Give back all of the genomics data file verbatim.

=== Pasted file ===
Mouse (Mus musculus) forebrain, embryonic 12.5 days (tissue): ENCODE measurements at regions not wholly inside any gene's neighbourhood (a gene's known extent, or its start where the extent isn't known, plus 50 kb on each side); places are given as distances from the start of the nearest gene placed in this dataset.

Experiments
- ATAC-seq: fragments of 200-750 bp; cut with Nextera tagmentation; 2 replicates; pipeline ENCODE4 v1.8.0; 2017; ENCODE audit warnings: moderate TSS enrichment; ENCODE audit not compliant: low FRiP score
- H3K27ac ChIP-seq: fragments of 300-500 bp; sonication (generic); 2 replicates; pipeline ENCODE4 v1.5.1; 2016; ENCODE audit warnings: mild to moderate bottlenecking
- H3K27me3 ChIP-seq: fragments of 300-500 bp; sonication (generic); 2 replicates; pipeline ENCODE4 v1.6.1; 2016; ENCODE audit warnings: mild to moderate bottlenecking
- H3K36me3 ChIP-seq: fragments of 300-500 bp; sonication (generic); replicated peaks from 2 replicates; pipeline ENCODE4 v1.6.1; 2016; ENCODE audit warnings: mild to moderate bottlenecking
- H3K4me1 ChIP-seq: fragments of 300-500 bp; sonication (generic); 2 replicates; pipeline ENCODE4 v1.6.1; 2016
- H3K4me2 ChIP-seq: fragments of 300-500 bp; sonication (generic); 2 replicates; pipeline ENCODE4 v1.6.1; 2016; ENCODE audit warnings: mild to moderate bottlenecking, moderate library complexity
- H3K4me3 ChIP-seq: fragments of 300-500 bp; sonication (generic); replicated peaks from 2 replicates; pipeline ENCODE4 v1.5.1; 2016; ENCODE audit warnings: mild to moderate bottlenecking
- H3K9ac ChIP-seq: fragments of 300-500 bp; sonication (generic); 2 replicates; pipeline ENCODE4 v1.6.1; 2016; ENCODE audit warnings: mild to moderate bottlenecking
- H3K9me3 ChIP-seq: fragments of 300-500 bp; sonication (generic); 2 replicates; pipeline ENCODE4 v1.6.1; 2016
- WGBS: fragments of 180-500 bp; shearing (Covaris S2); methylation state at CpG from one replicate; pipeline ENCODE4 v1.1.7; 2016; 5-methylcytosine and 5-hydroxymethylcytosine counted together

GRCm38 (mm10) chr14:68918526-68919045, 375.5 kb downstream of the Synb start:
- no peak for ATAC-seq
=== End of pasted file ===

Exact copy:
Mouse (Mus musculus) forebrain, embryonic 12.5 days (tissue): ENCODE measurements at regions not wholly inside any gene's neighbourhood (a gene's known extent, or its start where the extent isn't known, plus 50 kb on each side); places are given as distances from the start of the nearest gene placed in this dataset.

Experiments
- ATAC-seq: fragments of 200-750 bp; cut with Nextera tagmentation; 2 replicates; pipeline ENCODE4 v1.8.0; 2017; ENCODE audit warnings: moderate TSS enrichment; ENCODE audit not compliant: low FRiP score
- H3K27ac ChIP-seq: fragments of 300-500 bp; sonication (generic); 2 replicates; pipeline ENCODE4 v1.5.1; 2016; ENCODE audit warnings: mild to moderate bottlenecking
- H3K27me3 ChIP-seq: fragments of 300-500 bp; sonication (generic); 2 replicates; pipeline ENCODE4 v1.6.1; 2016; ENCODE audit warnings: mild to moderate bottlenecking
- H3K36me3 ChIP-seq: fragments of 300-500 bp; sonication (generic); replicated peaks from 2 replicates; pipeline ENCODE4 v1.6.1; 2016; ENCODE audit warnings: mild to moderate bottlenecking
- H3K4me1 ChIP-seq: fragments of 300-500 bp; sonication (generic); 2 replicates; pipeline ENCODE4 v1.6.1; 2016
- H3K4me2 ChIP-seq: fragments of 300-500 bp; sonication (generic); 2 replicates; pipeline ENCODE4 v1.6.1; 2016; ENCODE audit warnings: mild to moderate bottlenecking, moderate library complexity
- H3K4me3 ChIP-seq: fragments of 300-500 bp; sonication (generic); replicated peaks from 2 replicates; pipeline ENCODE4 v1.5.1; 2016; ENCODE audit warnings: mild to moderate bottlenecking
- H3K9ac ChIP-seq: fragments of 300-500 bp; sonication (generic); 2 replicates; pipeline ENCODE4 v1.6.1; 2016; ENCODE audit warnings: mild to moderate bottlenecking
- H3K9me3 ChIP-seq: fragments of 300-500 bp; sonication (generic); 2 replicates; pipeline ENCODE4 v1.6.1; 2016
- WGBS: fragments of 180-500 bp; shearing (Covaris S2); methylation state at CpG from one replicate; pipeline ENCODE4 v1.1.7; 2016; 5-methylcytosine and 5-hydroxymethylcytosine counted together

GRCm38 (mm10) chr14:68918526-68919045, 375.5 kb downstream of the Synb start:
- no peak for ATAC-seq